The mother of a 15-year-old Derry boy who has had to be taken from bridges twice within the past month, has called for an overhaul of the support offered through the education and health systems.
The Derry woman said she was at her wits’ end after trying to find help for her son, whom she said is suffering from mental health and behavioural issues, as well as taking cannabis.
Branding drug pushers who sell to children as “worse than paedophiles,” the woman said there been an almost total lack of resources in place to help her son.
She said that despite repeated consultation with his school, there seemed to be more emphasis on discipline than addressing the real issues he was facing.
She also expressed frustration over the medical response.
The woman, who has asked not to be identified, said: “He has been self-harming, slicing himself; he took a couple of overdoses; he has been pulled off the bridges, the Peace Bridge and the Foyle Bridge.
“We have lost so many young people to that Foyle because of the lack of services and funding and the politicians and the government - the only time you see them is when they want a vote.
“There is nothing for that age group, 15 to 21. I have been told that they need to wait till he is 16 and that there is a waiting list for services.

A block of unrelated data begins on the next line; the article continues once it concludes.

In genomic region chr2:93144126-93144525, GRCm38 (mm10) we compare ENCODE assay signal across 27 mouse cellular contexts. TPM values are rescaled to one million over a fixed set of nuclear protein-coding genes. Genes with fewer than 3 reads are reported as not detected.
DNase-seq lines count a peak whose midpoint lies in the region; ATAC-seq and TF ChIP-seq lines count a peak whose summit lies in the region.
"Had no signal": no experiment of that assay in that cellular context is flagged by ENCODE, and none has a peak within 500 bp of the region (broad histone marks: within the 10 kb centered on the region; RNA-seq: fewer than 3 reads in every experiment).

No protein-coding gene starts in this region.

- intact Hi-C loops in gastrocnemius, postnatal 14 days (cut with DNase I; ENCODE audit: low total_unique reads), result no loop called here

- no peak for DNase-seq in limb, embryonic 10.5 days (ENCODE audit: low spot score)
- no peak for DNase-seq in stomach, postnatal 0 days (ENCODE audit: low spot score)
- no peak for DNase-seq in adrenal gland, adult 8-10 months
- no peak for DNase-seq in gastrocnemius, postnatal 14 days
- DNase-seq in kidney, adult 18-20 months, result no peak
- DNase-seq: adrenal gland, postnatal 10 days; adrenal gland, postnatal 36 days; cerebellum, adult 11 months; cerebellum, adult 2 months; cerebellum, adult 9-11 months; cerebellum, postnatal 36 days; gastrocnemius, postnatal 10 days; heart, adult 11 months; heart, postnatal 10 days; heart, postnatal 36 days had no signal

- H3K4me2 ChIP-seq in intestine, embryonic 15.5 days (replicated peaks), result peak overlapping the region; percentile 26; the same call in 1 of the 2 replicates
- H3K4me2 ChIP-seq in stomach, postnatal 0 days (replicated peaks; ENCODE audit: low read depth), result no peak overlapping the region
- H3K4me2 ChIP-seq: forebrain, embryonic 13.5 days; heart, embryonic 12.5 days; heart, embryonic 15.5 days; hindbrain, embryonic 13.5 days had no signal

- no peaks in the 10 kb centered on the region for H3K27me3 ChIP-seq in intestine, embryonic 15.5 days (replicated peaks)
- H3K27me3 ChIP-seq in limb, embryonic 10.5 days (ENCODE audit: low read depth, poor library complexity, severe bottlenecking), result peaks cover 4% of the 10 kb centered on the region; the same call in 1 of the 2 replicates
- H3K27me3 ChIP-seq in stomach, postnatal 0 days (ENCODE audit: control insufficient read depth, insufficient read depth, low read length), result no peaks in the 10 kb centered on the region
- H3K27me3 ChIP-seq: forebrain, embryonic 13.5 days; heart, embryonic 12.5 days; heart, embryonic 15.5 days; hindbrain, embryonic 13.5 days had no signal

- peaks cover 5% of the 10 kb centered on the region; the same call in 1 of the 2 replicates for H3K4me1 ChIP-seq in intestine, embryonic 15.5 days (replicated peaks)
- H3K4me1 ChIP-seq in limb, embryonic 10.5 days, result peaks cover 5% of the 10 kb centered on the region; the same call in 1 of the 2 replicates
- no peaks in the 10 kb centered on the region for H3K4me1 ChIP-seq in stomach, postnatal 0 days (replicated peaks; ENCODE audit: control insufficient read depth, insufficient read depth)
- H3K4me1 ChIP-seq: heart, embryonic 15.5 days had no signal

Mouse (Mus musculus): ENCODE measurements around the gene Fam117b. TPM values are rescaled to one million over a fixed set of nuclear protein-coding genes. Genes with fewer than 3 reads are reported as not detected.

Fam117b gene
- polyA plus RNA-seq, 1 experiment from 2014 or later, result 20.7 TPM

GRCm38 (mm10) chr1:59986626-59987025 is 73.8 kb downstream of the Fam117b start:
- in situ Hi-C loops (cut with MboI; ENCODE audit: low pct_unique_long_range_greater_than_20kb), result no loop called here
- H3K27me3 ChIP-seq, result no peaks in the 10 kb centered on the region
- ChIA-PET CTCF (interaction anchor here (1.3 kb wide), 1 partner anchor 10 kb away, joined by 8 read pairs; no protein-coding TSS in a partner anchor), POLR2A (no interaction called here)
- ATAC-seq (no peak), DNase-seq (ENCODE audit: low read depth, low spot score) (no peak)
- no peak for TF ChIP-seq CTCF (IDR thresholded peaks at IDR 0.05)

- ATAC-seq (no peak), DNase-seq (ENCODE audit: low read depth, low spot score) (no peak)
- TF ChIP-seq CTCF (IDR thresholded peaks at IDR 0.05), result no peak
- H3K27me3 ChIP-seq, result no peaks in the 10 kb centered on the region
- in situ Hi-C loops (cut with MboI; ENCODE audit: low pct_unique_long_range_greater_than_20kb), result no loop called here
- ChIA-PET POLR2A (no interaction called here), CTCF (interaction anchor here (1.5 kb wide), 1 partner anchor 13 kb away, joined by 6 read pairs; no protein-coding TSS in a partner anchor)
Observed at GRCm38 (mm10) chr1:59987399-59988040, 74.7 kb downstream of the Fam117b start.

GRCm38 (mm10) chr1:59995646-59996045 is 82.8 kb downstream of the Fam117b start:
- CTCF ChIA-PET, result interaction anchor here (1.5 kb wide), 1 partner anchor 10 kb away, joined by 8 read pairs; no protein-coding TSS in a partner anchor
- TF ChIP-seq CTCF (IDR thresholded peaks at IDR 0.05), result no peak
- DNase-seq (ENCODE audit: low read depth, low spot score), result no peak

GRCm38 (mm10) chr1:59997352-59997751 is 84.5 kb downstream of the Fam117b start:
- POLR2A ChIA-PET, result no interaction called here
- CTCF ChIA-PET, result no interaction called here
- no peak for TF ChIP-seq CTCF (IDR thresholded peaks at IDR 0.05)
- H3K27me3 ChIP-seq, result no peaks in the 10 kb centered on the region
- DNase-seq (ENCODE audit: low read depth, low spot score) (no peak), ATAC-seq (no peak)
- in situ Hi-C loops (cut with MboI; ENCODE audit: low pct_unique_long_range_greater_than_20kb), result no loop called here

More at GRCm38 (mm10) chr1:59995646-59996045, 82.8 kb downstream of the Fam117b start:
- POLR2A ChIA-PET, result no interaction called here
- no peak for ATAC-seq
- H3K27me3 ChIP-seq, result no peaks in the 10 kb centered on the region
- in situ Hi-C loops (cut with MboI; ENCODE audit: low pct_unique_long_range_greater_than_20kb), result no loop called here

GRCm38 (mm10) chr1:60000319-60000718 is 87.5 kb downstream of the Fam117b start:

“He was in counselling but because they lost the funding, he has lost all trust in everybody.
“I have been to the doctors to see if there is anything they can put him on. One doctor said to me that because he is a minor they would have to wait to get psychiatric and psychological reports.
“I feel that nobody is paying attention to it, it’s just about brushing it under the carpet.
“I am not the only mother in this position, left asking, have I failed my child? I feel like I’m chasing my own tail, people step in and step away and leave you dangling.
“But I am not losing my child to that Foyle.”
The woman called for a joined-up service that adequately dealt with children experiencing such severe difficulties and which which was consistent.
She also warned that people were all unique and that criteria and tiers were not the best way of assessing the needs of an individual.
*If you or someone you know is in distress or despair, call Lifeline on 0808 808 8000. The helpline is available 24 hours a day, seven days a week. You can also access the Lifeline website at: www.lifelinehelpline.info.